The president of the Tokyo Olympics organizing committee, Yoshiro Mori on Tuesday tried to reassure the doubtful Japanese public that the Games will open in just over six months.
Two polls taken in the last few days show that out of the Japanese people surveyed, just over 80% of them think the Olympic Games should be cancelled or postponed. Some believe they won’t take place due to the surge in new cases of COVID-19 in Japan.
In what was billed as the New Year’s address, Mori gave a little pep talk aimed at the opening of the Tokyo Olympics on 23 July this year. “Spring will always come, morning will surely come even after long nights,” he said. “Believing in that, to give joy and hope to many people, we will do our best until the end,” he added.
‘We have to proceed as planned. There is no other way to respond’
Tokyo Olympics organizers and International Olympic Committee (IOC) have repeatedly said that the Games will open during the pandemic. However, they have given few specifics and have said detailed plans will be revealed in spring.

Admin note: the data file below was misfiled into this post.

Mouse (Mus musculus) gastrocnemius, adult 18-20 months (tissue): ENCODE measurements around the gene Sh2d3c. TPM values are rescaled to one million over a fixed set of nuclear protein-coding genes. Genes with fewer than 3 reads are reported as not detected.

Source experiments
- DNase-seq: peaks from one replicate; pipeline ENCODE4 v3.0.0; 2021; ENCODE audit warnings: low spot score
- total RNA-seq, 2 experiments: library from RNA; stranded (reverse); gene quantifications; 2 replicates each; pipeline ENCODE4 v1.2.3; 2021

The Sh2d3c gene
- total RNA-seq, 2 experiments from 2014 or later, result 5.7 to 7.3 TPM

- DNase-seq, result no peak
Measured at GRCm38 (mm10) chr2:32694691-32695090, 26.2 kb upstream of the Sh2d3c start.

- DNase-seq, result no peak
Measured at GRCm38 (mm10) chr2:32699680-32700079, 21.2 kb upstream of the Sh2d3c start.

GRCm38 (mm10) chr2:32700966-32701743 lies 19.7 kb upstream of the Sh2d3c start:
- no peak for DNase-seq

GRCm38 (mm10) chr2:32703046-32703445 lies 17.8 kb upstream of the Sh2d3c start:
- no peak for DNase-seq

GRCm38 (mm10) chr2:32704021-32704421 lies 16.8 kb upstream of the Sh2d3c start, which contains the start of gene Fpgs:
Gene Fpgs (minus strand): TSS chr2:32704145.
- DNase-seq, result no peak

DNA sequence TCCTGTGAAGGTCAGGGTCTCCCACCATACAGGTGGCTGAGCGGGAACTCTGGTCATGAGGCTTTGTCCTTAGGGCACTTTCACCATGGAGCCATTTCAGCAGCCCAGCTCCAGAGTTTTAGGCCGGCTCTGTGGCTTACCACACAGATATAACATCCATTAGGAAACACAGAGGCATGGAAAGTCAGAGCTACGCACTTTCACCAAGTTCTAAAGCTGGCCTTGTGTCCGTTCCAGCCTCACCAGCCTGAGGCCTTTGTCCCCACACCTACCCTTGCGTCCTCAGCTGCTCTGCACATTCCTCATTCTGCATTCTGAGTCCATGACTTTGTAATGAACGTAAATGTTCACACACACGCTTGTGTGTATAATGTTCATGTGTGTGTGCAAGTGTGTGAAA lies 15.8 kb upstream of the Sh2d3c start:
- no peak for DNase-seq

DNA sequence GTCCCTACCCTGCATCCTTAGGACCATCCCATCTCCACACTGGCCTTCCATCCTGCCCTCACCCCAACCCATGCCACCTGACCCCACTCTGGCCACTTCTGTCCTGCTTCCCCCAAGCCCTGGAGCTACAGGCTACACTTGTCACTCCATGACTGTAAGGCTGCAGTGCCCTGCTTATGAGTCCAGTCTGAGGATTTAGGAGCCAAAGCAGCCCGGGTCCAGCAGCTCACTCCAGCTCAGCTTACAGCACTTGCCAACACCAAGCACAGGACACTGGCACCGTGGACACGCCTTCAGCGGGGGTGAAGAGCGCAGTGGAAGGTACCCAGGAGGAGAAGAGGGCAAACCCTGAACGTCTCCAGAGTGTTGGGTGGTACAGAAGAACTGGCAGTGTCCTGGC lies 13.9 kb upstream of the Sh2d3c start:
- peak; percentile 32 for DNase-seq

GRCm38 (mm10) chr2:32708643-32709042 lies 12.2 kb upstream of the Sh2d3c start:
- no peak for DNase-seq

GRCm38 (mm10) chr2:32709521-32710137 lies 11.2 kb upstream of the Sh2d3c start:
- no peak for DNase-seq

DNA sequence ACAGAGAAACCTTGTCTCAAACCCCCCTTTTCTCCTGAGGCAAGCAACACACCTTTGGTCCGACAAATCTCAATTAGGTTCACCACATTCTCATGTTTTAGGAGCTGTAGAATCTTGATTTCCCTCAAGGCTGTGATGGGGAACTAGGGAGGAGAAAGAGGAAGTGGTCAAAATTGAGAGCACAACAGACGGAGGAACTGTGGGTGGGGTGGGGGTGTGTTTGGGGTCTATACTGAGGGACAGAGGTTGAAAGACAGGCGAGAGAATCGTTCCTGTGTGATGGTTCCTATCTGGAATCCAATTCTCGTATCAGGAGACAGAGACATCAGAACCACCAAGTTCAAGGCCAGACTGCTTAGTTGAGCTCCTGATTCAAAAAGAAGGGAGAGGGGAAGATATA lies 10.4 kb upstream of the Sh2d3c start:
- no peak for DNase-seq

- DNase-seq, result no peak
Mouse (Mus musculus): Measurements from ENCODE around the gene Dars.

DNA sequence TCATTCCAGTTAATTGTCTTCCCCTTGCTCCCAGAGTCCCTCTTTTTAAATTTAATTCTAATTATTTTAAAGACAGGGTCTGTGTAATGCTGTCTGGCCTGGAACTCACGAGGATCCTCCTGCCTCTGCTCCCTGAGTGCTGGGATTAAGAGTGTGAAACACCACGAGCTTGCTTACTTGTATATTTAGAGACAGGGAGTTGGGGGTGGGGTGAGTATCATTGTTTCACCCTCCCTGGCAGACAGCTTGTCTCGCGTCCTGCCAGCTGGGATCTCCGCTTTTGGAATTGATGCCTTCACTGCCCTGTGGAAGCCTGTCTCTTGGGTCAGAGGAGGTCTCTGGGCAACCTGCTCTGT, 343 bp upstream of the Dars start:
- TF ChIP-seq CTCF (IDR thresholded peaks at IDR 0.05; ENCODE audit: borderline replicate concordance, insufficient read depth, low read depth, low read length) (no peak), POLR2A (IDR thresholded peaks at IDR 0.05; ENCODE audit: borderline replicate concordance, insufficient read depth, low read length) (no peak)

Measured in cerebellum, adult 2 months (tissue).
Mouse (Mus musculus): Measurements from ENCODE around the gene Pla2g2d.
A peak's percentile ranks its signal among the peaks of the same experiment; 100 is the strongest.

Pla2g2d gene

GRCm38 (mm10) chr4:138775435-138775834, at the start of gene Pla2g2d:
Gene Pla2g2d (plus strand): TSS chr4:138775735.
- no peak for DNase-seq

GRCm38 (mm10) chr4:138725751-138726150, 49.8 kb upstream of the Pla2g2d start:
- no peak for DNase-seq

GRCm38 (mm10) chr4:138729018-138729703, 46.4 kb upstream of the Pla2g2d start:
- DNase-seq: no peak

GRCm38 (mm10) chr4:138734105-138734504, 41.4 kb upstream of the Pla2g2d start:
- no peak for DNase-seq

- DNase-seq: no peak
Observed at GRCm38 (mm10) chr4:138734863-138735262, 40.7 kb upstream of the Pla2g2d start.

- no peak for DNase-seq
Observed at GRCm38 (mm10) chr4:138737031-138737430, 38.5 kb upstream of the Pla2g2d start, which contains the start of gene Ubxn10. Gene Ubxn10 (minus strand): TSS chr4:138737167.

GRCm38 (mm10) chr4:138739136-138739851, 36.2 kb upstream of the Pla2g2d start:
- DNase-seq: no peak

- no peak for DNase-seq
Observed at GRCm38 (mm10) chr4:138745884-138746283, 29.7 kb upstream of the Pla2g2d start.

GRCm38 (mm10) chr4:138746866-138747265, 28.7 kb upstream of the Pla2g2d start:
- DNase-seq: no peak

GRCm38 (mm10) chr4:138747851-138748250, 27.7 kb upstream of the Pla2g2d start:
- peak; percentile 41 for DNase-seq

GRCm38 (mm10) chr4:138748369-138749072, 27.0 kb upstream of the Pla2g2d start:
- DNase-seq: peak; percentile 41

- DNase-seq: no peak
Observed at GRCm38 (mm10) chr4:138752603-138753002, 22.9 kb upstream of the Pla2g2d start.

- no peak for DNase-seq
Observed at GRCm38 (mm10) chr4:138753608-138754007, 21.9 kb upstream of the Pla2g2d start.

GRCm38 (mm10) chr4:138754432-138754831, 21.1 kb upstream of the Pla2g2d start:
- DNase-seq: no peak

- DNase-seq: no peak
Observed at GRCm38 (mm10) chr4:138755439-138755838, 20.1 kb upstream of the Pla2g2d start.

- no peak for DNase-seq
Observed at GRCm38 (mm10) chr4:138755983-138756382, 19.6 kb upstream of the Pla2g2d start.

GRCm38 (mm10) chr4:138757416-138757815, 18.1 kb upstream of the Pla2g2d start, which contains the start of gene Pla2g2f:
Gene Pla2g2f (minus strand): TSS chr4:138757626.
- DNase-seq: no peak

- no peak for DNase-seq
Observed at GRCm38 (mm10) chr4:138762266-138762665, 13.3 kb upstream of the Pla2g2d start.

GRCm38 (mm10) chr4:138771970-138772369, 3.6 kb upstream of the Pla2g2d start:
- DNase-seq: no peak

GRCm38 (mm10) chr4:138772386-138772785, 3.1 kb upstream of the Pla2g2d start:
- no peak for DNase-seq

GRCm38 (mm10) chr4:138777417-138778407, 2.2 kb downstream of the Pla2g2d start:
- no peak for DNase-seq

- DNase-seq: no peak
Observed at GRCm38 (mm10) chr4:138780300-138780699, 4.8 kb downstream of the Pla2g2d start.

It is a gigantic task. More than 15,000 Olympic and Paralympic athletes from 200 nations and territories will have to enter Japan. Along with that, tens of thousands of other officials, coaches, and judges will have to be accommodated. No decision has been made public about fans being able to attend venues. It’s also unclear if foreign fans will be permitted.
Optimism of the organizers has been put into question by the state of emergency announced in Tokyo and surrounding areas by Prime Minister Yoshihide Suga. Japan had achieved moderate success in controlling the infection of the virus. But now the cases are rising with 4,000 deaths in Japan attributed to the dreaded virus. The country has a population of 126 million.
“If I get caught up in my thoughts, or if I flinch, or get a little lost in my mind – it affects everything,” Yoshiro Mori said. “We have to proceed as planned. There is no other way to respond,” he added.